“The passage of House Bill 317 enables Alabama to remain on a level playing field with other states, as we compete for job creating capital investments,” Ivey said. “Our ability to attract highly sought after economic development projects is vital to ensure that Alabama continues to experience record-low unemployment.”
Changes made in the Senate Wednesday added a one-year expiration date to the bill. Sen. Phil Williams, R-Rainbow City, said the sunset provision would require lawmakers to come back and revisit a broader comprehensive review of the state’s ethics laws.
On the House floor, Rep. Chris England, D-Tuscaloosa, said there may be more nefarious intentions behind the sunset clause.
“It seems like to me that if we adopt a clause that kills a bill in a year, then we know something is wrong with it,” England said.
The bill will expire in April 2019, when lawmakers will have to decide whether to renew its provisions or include it within a wide rewrite of the ethics laws.
The bill would exempt any professional economic developer — a wide range of individuals with a broad definition — from having to register as a lobbyist, thus essentially exempting them from the statutes in the ethics laws that pertain to lobbyists.
Other provisions were added Wednesday to narrow that definition to exclude lawmakers, public officials and those who would otherwise have to register as lobbyists from being able to obtain the exemption. It also added a “revolving door” provision that prohibits lawmakers from being considered economic development professionals for two years.
“The only people who will have the opportunity for the exemption are the true economic developers that were never intended to be in the (ethics) bill to begin with,” Williams said Tuesday of the changes.
England, who said economic developers frequently engage in lobbying, said Thursday that proponents of the bill were “drawing a distinction without a difference because there’s money involved.”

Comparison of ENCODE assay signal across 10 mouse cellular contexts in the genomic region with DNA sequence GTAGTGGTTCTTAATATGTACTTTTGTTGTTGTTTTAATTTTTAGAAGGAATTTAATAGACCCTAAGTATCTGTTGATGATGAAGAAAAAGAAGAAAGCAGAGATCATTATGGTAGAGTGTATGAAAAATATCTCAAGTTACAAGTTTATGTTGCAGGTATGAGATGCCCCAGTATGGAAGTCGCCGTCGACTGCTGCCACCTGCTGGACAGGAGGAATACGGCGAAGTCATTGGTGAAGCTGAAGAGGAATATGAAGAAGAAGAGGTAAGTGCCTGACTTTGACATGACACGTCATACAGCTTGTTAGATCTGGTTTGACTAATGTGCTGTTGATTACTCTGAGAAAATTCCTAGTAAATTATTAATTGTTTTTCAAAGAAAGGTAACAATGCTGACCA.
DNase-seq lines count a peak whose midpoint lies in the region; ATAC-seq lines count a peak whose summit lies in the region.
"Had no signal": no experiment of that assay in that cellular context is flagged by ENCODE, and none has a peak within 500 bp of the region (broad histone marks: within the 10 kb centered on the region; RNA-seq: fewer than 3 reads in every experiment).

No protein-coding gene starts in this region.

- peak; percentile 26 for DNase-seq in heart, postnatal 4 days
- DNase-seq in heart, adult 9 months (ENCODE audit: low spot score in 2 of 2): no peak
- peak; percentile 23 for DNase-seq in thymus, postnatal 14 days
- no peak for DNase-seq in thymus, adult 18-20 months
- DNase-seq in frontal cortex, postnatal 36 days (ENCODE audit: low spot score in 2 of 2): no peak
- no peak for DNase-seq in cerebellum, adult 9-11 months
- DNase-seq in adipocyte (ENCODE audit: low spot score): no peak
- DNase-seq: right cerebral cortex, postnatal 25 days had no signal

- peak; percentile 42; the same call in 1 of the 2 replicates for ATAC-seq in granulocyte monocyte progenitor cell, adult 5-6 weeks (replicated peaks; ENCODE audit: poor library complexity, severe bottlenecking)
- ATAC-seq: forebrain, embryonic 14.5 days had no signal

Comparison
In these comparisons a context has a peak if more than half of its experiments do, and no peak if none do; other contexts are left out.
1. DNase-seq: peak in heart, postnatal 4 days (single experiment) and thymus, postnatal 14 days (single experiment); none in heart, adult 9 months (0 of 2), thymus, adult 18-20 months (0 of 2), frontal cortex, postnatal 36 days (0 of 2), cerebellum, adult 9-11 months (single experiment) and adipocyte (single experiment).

“You’re describing different shades of the same color. It’s still lobbying,” England said.
Some proponents were comforted by the sunset clause, saying the Legislature could make needed fixes later if required.
“Do we sometimes have to come back and fix bills?” said Rep. Paul Beckman, R-Prattville. “Sure, because we’re part-time legislators, serve for 30 days and don’t know what the far-reaching effects of a law will be.”
Some statewide political candidates on both sides of the aisle have called on Ivey to veto the legislation. Democratic gubernatorial candidate and Tuscaloosa Mayor Walt Maddox said the bill will weaken the ethics laws and open the door for more scandals like those that took down former House Speaker Mike Hubbard, R-Auburn.
“If she does not reject this attempt to further weaken accountability, it will reinforce Alabama’s standing as one of the most corrupt states in the union,” Maddox said in a statement.
Former Deputy Attorney General Alice Martin, who’s seeking the Republican nomination for attorney general against Attorney General Steve Marshall, has also criticized the bill. Martin was heavily involved in Hubbard’s prosecution. Marshall’s office has supported the bill after initial changes were made in the House.
Ivey will have ten days to sign the legislation.